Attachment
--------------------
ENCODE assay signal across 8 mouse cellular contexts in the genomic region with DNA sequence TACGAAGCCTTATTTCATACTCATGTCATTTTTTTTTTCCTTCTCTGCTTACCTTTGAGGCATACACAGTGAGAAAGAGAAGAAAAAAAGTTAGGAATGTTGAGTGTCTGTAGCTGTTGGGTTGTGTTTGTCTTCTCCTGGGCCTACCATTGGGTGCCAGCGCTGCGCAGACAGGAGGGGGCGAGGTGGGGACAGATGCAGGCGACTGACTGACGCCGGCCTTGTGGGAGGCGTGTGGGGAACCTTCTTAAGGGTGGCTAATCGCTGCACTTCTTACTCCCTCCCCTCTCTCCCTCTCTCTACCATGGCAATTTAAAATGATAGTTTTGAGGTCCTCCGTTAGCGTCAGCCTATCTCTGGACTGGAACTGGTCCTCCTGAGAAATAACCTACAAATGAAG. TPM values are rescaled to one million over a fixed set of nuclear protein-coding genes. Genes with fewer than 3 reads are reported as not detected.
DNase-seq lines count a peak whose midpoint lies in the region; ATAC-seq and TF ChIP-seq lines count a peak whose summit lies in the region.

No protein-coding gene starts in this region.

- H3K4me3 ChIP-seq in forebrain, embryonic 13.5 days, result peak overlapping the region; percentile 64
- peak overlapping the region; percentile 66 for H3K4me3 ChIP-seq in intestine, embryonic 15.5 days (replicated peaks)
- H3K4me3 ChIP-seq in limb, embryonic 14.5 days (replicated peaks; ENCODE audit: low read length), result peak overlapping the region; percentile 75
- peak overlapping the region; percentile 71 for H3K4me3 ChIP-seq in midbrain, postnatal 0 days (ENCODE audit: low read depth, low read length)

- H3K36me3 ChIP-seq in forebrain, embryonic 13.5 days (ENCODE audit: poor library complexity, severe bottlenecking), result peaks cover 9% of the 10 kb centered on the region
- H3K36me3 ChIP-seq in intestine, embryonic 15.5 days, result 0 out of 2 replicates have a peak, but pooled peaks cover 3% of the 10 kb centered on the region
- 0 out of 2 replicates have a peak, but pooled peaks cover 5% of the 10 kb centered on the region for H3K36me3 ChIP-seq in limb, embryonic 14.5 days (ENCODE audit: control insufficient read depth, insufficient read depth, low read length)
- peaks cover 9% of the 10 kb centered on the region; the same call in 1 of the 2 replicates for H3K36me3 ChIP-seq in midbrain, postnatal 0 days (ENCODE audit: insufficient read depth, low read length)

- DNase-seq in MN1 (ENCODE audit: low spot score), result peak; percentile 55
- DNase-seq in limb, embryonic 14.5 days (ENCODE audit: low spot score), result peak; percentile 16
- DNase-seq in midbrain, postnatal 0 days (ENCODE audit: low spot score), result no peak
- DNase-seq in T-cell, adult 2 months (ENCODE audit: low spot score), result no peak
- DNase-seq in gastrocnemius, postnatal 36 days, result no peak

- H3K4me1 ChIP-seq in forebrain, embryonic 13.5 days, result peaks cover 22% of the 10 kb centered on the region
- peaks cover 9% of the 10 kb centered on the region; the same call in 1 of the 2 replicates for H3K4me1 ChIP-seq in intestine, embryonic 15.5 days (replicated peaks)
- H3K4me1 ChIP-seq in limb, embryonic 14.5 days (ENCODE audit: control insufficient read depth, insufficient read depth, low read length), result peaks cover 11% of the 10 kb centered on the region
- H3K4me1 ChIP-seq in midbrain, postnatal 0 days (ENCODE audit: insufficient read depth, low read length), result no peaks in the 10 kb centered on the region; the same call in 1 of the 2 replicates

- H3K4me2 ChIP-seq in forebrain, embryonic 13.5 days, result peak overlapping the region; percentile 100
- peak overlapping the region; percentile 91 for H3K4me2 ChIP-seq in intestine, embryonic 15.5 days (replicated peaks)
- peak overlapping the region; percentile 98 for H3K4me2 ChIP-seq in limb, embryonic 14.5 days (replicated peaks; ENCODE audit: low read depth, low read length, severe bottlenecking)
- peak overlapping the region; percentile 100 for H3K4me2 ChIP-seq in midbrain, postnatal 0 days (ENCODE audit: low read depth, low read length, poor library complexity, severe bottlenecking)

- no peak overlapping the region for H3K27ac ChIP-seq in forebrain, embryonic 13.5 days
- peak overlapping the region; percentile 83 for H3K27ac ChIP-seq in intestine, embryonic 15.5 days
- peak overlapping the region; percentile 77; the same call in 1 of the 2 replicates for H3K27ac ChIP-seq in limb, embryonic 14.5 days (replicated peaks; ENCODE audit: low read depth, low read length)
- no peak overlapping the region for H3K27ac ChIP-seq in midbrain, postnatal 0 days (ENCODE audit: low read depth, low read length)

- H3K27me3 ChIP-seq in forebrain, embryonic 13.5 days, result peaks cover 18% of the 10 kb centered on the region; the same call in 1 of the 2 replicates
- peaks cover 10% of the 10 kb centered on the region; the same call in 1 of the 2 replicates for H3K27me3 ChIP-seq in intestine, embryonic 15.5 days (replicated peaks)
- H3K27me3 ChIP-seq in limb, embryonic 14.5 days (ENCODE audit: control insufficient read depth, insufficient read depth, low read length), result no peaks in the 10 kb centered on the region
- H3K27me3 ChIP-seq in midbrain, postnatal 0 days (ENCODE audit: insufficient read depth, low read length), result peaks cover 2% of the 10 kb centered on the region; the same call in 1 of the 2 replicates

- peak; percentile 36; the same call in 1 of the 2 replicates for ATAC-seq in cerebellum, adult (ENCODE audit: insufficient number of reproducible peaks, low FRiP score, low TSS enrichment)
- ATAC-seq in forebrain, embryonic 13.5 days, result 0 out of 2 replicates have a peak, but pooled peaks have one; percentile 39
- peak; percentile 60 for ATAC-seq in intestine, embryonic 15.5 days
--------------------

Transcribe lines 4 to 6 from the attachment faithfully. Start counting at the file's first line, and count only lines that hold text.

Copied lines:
- H3K4me3 ChIP-seq in forebrain, embryonic 13.5 days, result peak overlapping the region; percentile 64
- peak overlapping the region; percentile 66 for H3K4me3 ChIP-seq in intestine, embryonic 15.5 days (replicated peaks)
- H3K4me3 ChIP-seq in limb, embryonic 14.5 days (replicated peaks; ENCODE audit: low read length), result peak overlapping the region; percentile 75